Karen Black, one of the essential actors of the New Hollywood era, passed away earlier today after a lengthy battle with cancer. She was 74. Her husband, Stephen Eckelberry, announced the news on Facebook.
Black, born Karen Blanche Ziegler, dropped out of school as a teenager and moved to New York, where she studied under Lee Strasberg and worked her way up from off-Broadway shows to Broadway to film and television, before becoming one of the iconic screen actors of the late 1960s and 1970s. She had a key supporting role in 1969’s Easy Rider as one of the women who drops acid in a New Orleans cemetery with Peter Fonda and Dennis Hopper’s bikers. The next year she won a Golden Globe and was nominated for an Academy Award for her role as Jack Nicholson’s pregnant girlfriend in Five Easy Pieces.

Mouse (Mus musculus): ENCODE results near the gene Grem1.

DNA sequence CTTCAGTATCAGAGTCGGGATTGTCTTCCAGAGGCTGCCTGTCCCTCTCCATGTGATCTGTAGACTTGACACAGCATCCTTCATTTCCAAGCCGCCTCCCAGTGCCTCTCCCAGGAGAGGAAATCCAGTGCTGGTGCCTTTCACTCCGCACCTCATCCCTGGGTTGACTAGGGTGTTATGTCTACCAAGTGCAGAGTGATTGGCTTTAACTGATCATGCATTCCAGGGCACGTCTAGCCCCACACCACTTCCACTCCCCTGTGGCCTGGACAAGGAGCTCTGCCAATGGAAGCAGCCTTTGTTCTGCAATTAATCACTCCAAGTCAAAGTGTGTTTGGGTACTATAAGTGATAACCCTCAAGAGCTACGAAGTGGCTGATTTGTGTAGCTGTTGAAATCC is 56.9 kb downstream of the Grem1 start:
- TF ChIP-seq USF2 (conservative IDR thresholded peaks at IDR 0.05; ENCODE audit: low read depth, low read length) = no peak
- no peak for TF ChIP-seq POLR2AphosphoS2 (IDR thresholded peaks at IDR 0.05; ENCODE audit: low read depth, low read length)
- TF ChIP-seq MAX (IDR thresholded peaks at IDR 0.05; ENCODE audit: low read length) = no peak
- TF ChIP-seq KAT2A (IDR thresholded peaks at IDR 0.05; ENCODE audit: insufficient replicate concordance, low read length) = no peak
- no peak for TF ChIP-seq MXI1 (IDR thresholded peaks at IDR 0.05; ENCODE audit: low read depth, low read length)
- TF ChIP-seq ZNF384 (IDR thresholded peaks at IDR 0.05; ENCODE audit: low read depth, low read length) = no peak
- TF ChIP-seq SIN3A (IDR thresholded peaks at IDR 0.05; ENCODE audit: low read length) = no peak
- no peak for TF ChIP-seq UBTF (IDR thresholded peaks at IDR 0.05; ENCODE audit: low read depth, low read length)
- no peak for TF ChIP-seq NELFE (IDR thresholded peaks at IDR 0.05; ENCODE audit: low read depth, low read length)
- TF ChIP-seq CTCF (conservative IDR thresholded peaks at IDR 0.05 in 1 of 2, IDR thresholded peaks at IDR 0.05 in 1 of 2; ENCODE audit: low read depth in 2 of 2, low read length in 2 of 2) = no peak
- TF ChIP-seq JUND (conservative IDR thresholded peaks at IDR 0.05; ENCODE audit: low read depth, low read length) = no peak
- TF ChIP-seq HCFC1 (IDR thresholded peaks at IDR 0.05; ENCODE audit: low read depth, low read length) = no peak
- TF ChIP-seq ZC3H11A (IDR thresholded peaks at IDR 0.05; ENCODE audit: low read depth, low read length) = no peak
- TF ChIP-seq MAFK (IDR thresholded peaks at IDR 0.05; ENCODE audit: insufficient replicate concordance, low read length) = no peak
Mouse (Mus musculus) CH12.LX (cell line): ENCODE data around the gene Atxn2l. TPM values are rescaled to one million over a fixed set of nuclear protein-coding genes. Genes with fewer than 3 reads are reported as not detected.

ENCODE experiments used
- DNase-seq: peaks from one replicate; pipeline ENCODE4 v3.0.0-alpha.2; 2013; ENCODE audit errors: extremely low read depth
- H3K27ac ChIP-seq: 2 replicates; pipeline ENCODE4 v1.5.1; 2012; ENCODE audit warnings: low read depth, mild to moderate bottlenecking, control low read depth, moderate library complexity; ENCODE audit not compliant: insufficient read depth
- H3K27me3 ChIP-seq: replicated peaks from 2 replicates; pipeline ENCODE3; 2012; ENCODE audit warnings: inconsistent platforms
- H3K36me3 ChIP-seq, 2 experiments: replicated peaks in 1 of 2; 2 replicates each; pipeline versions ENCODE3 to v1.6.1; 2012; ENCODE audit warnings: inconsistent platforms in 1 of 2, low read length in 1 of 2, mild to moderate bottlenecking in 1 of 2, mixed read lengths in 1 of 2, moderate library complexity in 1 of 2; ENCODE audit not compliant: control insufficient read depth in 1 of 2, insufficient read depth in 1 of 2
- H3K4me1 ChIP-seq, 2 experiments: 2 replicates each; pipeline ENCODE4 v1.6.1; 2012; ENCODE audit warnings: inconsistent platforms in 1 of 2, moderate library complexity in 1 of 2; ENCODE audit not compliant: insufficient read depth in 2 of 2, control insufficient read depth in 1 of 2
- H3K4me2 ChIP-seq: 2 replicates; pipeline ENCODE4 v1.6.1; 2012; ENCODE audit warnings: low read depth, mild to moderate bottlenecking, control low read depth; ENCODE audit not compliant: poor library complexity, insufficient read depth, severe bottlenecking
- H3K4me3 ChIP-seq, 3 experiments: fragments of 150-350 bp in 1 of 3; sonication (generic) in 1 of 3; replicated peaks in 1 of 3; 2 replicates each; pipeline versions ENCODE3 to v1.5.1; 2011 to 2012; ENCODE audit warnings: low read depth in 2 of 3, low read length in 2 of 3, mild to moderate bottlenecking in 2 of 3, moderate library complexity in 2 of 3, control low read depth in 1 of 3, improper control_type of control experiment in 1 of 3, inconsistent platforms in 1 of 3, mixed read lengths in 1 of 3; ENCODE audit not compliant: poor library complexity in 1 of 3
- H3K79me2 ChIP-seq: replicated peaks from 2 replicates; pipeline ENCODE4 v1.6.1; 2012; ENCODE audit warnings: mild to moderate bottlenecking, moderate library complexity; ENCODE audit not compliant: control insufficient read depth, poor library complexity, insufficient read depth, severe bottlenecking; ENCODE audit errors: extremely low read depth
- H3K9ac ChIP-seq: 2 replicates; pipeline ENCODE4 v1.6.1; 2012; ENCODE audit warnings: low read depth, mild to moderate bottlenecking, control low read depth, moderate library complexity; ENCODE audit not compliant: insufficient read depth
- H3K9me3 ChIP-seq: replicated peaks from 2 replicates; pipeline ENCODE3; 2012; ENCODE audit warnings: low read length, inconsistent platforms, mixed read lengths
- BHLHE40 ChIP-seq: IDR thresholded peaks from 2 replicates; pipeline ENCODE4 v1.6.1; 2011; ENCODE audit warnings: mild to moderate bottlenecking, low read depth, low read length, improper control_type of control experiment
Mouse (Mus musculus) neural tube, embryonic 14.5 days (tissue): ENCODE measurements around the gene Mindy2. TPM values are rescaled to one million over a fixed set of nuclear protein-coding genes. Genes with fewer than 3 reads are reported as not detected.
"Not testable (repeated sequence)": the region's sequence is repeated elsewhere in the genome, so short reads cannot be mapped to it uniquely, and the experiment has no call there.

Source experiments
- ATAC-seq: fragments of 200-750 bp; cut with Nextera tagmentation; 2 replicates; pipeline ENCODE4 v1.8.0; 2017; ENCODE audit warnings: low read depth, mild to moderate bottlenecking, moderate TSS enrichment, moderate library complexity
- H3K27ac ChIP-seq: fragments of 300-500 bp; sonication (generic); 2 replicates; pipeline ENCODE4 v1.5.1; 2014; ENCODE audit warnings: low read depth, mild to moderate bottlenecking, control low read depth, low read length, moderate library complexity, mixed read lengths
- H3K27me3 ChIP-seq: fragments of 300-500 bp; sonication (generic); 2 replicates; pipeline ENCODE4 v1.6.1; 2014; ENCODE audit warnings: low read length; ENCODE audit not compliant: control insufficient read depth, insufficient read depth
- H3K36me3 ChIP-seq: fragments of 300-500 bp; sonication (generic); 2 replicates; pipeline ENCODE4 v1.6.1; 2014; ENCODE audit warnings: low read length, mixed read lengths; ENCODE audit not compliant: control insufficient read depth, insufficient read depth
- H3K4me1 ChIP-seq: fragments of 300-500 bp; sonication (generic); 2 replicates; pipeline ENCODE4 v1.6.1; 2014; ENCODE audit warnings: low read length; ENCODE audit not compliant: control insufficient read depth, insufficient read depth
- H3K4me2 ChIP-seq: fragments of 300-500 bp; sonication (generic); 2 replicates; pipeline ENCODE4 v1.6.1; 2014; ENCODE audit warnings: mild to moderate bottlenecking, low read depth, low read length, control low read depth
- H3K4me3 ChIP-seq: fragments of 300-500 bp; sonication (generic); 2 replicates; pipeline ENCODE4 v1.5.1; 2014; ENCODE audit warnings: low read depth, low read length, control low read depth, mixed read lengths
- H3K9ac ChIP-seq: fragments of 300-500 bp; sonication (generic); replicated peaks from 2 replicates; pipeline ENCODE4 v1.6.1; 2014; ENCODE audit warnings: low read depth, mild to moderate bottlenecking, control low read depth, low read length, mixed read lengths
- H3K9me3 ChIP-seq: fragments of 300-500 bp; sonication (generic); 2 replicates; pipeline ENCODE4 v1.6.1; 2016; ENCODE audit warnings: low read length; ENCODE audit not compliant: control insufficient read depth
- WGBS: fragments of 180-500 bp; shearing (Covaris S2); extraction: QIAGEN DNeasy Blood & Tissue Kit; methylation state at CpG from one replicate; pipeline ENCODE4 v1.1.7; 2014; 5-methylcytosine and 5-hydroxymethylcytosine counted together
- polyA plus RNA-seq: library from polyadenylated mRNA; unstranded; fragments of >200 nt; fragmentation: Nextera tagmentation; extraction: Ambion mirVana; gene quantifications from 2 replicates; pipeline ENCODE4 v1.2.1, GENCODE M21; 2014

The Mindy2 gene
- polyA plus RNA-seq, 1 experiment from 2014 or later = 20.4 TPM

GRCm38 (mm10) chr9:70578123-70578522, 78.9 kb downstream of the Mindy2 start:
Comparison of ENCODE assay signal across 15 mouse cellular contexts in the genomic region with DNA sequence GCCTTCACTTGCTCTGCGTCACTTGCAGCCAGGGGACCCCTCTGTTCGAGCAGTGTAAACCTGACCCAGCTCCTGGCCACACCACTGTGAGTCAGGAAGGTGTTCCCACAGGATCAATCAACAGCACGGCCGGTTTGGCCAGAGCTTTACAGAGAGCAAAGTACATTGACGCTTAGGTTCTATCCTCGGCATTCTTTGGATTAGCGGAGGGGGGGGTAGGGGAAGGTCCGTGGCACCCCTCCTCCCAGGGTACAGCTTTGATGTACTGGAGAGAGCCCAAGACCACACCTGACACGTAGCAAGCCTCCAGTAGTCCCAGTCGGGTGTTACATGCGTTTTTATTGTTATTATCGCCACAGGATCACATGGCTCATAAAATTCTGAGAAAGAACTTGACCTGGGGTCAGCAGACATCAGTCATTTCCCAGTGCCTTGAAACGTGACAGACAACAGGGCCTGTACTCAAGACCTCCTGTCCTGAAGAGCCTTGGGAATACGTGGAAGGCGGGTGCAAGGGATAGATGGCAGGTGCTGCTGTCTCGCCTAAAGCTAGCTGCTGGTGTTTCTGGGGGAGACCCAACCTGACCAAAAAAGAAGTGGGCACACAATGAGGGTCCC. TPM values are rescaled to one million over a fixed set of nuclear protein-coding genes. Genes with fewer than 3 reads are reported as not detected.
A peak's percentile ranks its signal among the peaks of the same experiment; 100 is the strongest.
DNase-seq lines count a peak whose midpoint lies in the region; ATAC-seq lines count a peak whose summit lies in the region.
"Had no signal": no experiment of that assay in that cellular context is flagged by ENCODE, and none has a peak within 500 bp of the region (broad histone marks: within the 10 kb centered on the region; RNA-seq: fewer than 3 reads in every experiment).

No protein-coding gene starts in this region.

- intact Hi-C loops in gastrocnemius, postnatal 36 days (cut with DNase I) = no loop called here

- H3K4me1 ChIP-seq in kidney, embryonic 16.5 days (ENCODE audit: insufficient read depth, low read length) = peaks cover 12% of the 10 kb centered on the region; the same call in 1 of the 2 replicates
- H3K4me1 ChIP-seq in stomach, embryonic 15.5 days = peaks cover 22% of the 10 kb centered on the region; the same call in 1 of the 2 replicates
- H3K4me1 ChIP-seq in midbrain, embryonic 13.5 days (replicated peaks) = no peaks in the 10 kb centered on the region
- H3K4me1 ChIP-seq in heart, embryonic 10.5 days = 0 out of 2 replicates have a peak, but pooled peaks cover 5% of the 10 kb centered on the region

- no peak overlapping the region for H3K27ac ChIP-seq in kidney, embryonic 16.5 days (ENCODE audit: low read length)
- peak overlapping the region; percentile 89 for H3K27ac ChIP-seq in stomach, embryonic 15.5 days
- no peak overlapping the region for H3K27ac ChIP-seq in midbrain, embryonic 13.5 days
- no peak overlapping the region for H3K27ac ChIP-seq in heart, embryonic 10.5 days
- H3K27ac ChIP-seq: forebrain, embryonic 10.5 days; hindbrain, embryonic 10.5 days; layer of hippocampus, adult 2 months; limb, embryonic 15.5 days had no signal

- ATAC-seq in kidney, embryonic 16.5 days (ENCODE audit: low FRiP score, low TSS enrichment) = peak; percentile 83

In 1975, Black not only acted in Robert Altman’s Nashville, she wrote the songs she performed as country singer Connie White as well.
Other notable films in a career full of them include the 1974 version of The Great Gatsby, The Day Of The Locust, Capricorn One, Come Back To The Five And Dime, Jimmy Dean, Jimmy Dean, and Alfred Hitchcock’s final film, Family Plot. Though her most famous work came during the 1970s, Black had stayed busy, writing plays and screenplays as well as acting; on IMDb she has three credits listed for 2013 alone.
Black was a singular talent, with one of the most impressive acting resumes of her generation. She will be missed.
A more thorough appreciation of Black’s work can be found here.